Former UNMC Chancellor Charles Andrews, left, talks to Bob Bartee, vice chancellor for external relations, at a 2018 retirement party for Bruce Buehler, former director of the Munroe-Meyer Institute at UNMC. Andrews died at the age of 94 on Saturday, following a recent stroke.

Known to friends and colleagues as quiet yet capable of making tough decisions, Dr. Charles Andrews also is recognized for his key role in setting the University of Nebraska Medical Center on many of the pathways it continues to follow today.

Andrews, UNMC’s fourth chancellor, was instrumental in establishing UNMC as a leader in solid organ and bone marrow transplantation. He also targeted cancer, rural health, geriatrics and biotechnology as areas of excellence.

Andrews, who served as chancellor from 1983 to 1991, died Saturday at the Nebraska Medical Center following a recent stroke. He was 94.

“I personally would give Charlie Andrews credit for the beginnings of making UNMC a great institution,” said former Sen. Bob Kerrey, who was Nebraska’s governor while Andrews was chancellor. “I think Charlie laid the foundation for what we have today.”

Andrews’ formula for success, according to a 1990 interview with The World-Herald, was simple: Obtain the best facilities you can, recruit top faculty members and researchers and let them go about their work.

Andrews said at the time that he encouraged staff and faculty to forge ahead with innovative research projects. From 1983 to 1990, total research grants grew from $5.8 million to $19.6 million.

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Economic times were tough in the mid-1980s, and the state faced budget cuts. Andrews proposed closing the College of Pharmacy and other programs rather than across-the-board trims.

Ultimately, the Board of Regents voted down the proposal. Andrews, according to UNMC archives, got funding to start the liver transplantation program, which has become part of its busy solid organ transplant program. As of Oct. 31, teams had transplanted 268 organs in 2019. If that pace holds, they would be on track to transplant 322 for the year.

“It was a watershed moment that had lasting impact,” said Dr. Michael Sorrell, professor and distinguished chair of Internal Medicine. “I have always felt that he was one of our greatest chancellors, and his stand during the pharmacy controversy was extraordinary.”

When Andrews arrived, the Eppley Institute for Research in Cancer and Allied Diseases was one of 15 basic laboratory research centers in the U.S. Today, it’s under the umbrella of the Fred & Pamela Buffett Cancer Center, one of 69 National Cancer Institute-designated centers in the country.

Andrews also helped initiate several UNMC programs that address the shortage of rural health professionals in Nebraska. Kerrey said Andrews had the insight that the best way to increase the number of practitioners in rural Nebraska was to recruit them from rural Nebraska. “It has worked not just in Nebraska but elsewhere, too,” he said.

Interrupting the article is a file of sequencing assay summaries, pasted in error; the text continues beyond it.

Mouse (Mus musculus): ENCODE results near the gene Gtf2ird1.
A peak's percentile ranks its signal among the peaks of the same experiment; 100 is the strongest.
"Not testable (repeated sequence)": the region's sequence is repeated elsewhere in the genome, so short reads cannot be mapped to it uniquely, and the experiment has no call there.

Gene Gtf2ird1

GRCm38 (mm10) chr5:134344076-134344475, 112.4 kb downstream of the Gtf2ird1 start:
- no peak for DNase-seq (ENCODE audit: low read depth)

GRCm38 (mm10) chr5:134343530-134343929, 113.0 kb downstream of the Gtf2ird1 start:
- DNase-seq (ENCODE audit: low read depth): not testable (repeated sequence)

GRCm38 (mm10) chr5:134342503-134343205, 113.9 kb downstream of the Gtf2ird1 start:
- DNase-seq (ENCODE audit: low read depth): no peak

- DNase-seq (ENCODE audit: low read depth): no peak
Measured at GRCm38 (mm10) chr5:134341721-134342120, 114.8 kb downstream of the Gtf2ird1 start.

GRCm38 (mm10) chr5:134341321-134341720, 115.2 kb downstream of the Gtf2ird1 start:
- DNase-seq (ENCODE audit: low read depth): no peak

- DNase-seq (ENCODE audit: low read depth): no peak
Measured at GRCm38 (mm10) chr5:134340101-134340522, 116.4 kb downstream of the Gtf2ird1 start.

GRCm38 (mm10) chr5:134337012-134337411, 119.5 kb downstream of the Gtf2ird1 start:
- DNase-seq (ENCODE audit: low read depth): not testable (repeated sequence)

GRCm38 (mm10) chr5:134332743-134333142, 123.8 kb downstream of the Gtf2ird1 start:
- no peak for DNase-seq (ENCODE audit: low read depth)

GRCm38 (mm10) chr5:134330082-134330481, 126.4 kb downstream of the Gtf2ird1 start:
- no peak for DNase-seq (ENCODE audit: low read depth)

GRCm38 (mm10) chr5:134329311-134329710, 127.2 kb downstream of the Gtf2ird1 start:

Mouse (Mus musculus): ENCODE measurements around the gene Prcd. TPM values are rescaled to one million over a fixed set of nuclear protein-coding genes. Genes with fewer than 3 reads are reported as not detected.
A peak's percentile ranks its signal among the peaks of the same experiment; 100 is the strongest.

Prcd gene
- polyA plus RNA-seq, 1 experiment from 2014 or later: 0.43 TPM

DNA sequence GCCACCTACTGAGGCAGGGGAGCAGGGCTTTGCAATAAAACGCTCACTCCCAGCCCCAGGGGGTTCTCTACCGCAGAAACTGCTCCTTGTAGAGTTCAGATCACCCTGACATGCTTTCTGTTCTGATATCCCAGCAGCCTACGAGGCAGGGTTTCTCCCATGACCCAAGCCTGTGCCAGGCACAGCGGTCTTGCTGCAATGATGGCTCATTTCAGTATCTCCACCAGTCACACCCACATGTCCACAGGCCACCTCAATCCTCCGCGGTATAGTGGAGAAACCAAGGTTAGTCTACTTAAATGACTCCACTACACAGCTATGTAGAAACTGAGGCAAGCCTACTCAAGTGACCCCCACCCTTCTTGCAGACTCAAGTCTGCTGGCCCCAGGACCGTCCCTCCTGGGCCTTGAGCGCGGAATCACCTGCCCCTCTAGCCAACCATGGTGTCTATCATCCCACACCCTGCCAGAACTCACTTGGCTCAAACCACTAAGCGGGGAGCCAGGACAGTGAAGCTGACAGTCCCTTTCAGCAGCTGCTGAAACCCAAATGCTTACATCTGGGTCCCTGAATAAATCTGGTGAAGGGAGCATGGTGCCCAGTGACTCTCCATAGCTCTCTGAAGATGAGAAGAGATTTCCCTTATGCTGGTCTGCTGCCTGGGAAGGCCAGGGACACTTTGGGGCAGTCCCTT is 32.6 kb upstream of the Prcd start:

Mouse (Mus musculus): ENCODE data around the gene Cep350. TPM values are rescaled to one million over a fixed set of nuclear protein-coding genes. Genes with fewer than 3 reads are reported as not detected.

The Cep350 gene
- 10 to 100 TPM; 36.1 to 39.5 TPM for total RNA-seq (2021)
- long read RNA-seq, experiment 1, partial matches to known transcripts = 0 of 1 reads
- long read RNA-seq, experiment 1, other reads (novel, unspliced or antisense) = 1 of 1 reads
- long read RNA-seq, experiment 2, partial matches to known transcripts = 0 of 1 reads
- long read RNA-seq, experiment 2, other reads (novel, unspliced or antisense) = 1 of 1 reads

Dr. Jane Potter, a professor in UNMC’s geriatrics, gerontology and palliative care division, said Andrews felt strongly that older Nebraskans deserved attention from UNMC.

The University Geriatric Center, where students in multiple fields could receive training in geriatric care, opened in 1988. The geriatrics program is now housed in the Home Instead Center for Successful Aging.

Before joining UNMC, Andrews was a faculty member and vice president for health science at West Virginia University Medical Center in Morgantown, for 21 years. Prior to that, he’d held faculty positions at the University of Minnesota, the University of Kansas City School of Dentistry and the University of Kansas Medical Center in Kansas City.

He remained active after retiring from UNMC, serving as interim executive vice chancellor for the University of Kansas Medical Center from 1994 to 1995. He also served as chief medical officer for Nebraska in the late 1990s.

He served in the U.S. Army from 1943 to 1946 during World War II and as a captain in the U.S. Air Force from 1951 to 1953 during the Korean War.

Andrews was preceded in death by Theresa (Terry) Paoletti, his second wife of 33 years.

Survivors include his first wife, Evelyn Andrews of West Lebanon, New Hampshire; their daughters, Mary Andrews of Hanover, New Hampshire, and Evelyn Reilly of Grants, New Mexico; stepson Jeffrey Paoletti of Brooklyn, New York; and two grandchildren.

To plant a tree in memory of Former Chancellor Dr. Andrews as a living tribute, please visit Tribute Store.

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Julie Anderson is a medical reporter for The World-Herald. She covers health care and health care trends and developments, including hospitals, research and treatments. Follow her on Twitter @JulieAnderson41. Phone: 402-444-1066.

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